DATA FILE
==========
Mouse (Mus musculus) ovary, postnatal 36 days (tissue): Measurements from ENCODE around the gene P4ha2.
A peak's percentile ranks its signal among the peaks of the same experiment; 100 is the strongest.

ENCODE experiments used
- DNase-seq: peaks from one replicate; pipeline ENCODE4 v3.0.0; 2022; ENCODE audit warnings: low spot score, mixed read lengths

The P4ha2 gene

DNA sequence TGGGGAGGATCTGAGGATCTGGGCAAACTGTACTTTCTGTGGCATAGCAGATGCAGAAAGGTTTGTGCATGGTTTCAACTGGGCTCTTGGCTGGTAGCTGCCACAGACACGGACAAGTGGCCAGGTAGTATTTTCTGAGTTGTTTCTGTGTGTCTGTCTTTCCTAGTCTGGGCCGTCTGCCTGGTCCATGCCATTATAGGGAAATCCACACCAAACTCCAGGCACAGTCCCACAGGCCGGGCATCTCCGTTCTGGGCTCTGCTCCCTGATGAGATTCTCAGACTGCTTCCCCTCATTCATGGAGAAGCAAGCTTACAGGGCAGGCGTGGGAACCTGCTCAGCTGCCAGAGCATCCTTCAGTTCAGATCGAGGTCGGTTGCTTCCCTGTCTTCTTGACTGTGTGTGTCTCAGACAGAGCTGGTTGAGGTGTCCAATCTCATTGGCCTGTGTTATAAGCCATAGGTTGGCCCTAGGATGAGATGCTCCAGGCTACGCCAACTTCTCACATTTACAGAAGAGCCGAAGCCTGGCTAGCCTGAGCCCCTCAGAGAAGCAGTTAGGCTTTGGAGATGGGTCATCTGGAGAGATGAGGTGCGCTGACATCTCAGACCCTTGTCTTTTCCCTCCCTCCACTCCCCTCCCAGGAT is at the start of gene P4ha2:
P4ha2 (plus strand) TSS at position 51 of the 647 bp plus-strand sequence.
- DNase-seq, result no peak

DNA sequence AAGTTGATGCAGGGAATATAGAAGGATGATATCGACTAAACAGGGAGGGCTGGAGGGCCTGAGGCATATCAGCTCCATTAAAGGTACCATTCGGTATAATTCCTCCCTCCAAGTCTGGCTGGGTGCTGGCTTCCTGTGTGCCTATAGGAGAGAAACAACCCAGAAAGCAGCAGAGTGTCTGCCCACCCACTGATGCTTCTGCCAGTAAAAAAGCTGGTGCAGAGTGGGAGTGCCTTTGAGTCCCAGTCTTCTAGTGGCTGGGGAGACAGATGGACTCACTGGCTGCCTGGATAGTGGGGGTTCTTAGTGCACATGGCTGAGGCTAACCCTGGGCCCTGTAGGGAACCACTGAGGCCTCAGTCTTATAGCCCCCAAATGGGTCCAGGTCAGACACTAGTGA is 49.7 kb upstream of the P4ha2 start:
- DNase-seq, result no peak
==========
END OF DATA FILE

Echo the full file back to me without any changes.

Mouse (Mus musculus) ovary, postnatal 36 days (tissue): Measurements from ENCODE around the gene P4ha2.
A peak's percentile ranks its signal among the peaks of the same experiment; 100 is the strongest.

ENCODE experiments used
- DNase-seq: peaks from one replicate; pipeline ENCODE4 v3.0.0; 2022; ENCODE audit warnings: low spot score, mixed read lengths

The P4ha2 gene

DNA sequence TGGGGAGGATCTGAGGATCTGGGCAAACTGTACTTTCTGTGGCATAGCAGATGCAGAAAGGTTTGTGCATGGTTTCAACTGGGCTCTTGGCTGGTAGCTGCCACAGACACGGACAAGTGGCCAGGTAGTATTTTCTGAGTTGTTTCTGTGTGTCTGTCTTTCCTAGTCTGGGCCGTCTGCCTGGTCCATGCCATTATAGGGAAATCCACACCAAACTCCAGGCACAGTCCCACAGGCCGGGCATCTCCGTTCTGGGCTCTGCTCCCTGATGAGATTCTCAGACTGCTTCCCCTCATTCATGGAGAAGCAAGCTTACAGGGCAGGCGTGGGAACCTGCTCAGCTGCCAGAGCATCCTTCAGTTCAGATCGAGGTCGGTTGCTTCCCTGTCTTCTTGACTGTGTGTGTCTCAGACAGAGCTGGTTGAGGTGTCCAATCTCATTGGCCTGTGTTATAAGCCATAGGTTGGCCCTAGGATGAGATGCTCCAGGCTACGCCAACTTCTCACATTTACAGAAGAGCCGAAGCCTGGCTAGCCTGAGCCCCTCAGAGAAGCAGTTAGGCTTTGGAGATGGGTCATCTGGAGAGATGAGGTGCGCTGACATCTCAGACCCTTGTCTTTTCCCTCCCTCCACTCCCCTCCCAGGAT is at the start of gene P4ha2:
P4ha2 (plus strand) TSS at position 51 of the 647 bp plus-strand sequence.
- DNase-seq, result no peak

DNA sequence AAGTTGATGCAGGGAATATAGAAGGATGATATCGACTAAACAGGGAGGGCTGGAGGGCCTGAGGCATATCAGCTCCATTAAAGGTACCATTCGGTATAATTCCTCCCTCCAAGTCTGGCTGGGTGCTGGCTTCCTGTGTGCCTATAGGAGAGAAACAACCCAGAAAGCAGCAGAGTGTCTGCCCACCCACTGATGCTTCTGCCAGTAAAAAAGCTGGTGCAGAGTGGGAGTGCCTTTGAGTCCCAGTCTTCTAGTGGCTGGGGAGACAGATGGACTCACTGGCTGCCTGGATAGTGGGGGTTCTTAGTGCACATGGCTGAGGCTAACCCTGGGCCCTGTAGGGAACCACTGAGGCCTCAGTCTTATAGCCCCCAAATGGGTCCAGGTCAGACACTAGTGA is 49.7 kb upstream of the P4ha2 start:
- DNase-seq, result no peak